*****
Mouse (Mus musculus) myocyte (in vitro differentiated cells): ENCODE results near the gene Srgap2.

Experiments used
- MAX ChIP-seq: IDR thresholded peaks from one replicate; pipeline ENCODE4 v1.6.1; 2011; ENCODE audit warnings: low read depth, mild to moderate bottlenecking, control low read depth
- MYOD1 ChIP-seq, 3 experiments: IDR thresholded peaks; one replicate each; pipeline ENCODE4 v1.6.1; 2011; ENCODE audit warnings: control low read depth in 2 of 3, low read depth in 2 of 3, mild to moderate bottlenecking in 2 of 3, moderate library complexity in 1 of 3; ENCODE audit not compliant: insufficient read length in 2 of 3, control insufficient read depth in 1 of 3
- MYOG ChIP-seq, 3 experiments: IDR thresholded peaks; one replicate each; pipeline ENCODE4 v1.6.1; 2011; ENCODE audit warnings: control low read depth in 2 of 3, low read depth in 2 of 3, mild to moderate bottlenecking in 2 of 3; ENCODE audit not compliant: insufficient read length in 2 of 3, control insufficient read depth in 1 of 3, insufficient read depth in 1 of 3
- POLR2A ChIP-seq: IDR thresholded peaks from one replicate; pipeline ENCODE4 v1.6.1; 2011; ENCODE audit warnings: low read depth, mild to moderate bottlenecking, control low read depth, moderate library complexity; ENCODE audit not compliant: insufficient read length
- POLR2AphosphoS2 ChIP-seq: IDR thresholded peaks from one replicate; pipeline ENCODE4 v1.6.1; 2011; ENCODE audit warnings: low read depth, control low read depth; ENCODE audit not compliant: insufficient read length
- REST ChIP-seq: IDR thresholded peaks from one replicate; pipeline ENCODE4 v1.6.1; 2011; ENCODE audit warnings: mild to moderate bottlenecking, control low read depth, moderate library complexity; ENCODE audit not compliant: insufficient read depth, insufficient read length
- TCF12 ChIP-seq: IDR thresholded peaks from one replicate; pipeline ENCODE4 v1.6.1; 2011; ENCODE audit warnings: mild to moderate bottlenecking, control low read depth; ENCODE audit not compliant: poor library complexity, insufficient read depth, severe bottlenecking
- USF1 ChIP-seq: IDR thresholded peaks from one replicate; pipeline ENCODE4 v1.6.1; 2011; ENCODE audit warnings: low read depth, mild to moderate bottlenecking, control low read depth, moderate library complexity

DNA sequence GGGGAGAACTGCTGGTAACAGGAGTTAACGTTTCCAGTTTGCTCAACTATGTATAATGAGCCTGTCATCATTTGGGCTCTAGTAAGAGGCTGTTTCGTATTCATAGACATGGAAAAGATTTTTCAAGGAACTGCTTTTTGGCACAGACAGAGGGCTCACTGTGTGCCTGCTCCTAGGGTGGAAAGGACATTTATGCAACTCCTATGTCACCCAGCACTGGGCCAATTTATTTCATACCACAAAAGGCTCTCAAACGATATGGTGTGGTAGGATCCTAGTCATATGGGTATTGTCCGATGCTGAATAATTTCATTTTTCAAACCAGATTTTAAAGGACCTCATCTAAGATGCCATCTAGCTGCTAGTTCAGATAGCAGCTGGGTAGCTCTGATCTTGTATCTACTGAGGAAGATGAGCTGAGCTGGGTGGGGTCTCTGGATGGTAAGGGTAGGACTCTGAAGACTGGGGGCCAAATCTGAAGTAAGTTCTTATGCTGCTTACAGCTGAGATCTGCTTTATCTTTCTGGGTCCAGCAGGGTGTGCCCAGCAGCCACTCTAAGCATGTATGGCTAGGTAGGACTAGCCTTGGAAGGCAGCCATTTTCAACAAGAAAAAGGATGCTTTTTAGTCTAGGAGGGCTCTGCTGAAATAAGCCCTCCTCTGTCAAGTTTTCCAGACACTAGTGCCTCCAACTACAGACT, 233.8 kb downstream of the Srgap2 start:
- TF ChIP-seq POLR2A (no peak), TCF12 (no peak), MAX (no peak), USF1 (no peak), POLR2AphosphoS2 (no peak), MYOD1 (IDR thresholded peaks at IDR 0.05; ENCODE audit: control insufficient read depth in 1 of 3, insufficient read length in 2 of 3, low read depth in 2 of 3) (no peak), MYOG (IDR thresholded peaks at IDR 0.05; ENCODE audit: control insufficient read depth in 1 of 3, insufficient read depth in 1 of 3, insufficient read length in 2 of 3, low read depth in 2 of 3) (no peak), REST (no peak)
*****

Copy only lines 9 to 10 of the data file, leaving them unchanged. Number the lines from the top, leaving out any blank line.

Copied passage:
- TCF12 ChIP-seq: IDR thresholded peaks from one replicate; pipeline ENCODE4 v1.6.1; 2011; ENCODE audit warnings: mild to moderate bottlenecking, control low read depth; ENCODE audit not compliant: poor library complexity, insufficient read depth, severe bottlenecking
- USF1 ChIP-seq: IDR thresholded peaks from one replicate; pipeline ENCODE4 v1.6.1; 2011; ENCODE audit warnings: low read depth, mild to moderate bottlenecking, control low read depth, moderate library complexity